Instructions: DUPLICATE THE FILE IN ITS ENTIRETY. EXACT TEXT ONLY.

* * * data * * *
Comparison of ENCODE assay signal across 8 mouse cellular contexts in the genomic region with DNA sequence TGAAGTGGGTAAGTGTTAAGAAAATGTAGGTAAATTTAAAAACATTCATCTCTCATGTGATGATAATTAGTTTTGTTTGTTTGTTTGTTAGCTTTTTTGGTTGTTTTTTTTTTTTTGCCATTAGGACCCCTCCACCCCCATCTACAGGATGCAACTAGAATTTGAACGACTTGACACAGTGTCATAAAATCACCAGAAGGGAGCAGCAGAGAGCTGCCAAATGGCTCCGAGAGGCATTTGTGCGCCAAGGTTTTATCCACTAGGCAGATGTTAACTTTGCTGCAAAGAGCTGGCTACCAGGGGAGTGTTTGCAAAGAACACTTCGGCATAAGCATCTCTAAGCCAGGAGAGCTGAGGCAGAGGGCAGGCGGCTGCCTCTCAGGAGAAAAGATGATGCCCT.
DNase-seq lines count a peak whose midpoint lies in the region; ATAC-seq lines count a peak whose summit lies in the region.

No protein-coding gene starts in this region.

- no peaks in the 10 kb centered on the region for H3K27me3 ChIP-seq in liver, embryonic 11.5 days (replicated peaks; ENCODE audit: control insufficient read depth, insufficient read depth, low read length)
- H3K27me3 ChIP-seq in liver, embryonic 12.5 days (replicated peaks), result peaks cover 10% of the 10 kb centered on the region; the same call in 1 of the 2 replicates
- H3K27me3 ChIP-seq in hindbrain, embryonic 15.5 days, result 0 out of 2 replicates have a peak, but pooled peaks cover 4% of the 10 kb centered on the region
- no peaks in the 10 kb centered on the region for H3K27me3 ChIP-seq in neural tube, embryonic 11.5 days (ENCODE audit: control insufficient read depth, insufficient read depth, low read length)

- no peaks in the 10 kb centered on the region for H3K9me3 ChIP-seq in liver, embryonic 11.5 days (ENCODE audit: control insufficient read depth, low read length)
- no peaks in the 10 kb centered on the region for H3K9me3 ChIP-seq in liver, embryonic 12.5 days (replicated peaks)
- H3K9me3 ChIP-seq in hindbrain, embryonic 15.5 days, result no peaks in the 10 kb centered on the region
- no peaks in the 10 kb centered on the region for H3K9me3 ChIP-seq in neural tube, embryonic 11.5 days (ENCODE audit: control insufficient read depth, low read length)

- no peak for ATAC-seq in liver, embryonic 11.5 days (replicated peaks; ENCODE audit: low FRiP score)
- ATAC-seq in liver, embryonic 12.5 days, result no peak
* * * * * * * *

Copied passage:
Comparison of ENCODE assay signal across 8 mouse cellular contexts in the genomic region with DNA sequence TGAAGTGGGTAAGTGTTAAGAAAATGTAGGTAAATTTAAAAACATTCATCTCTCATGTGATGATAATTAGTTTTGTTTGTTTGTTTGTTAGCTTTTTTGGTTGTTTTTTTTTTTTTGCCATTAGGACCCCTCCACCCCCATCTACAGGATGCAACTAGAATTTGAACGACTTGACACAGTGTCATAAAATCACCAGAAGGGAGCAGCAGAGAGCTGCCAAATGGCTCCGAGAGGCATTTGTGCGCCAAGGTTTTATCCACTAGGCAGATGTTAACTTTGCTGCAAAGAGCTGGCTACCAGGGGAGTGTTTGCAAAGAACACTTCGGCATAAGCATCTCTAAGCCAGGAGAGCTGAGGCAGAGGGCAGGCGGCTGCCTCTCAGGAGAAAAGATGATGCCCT.
DNase-seq lines count a peak whose midpoint lies in the region; ATAC-seq lines count a peak whose summit lies in the region.

No protein-coding gene starts in this region.

- no peaks in the 10 kb centered on the region for H3K27me3 ChIP-seq in liver, embryonic 11.5 days (replicated peaks; ENCODE audit: control insufficient read depth, insufficient read depth, low read length)
- H3K27me3 ChIP-seq in liver, embryonic 12.5 days (replicated peaks), result peaks cover 10% of the 10 kb centered on the region; the same call in 1 of the 2 replicates
- H3K27me3 ChIP-seq in hindbrain, embryonic 15.5 days, result 0 out of 2 replicates have a peak, but pooled peaks cover 4% of the 10 kb centered on the region
- no peaks in the 10 kb centered on the region for H3K27me3 ChIP-seq in neural tube, embryonic 11.5 days (ENCODE audit: control insufficient read depth, insufficient read depth, low read length)

- no peaks in the 10 kb centered on the region for H3K9me3 ChIP-seq in liver, embryonic 11.5 days (ENCODE audit: control insufficient read depth, low read length)
- no peaks in the 10 kb centered on the region for H3K9me3 ChIP-seq in liver, embryonic 12.5 days (replicated peaks)
- H3K9me3 ChIP-seq in hindbrain, embryonic 15.5 days, result no peaks in the 10 kb centered on the region
- no peaks in the 10 kb centered on the region for H3K9me3 ChIP-seq in neural tube, embryonic 11.5 days (ENCODE audit: control insufficient read depth, low read length)

- no peak for ATAC-seq in liver, embryonic 11.5 days (replicated peaks; ENCODE audit: low FRiP score)
- ATAC-seq in liver, embryonic 12.5 days, result no peak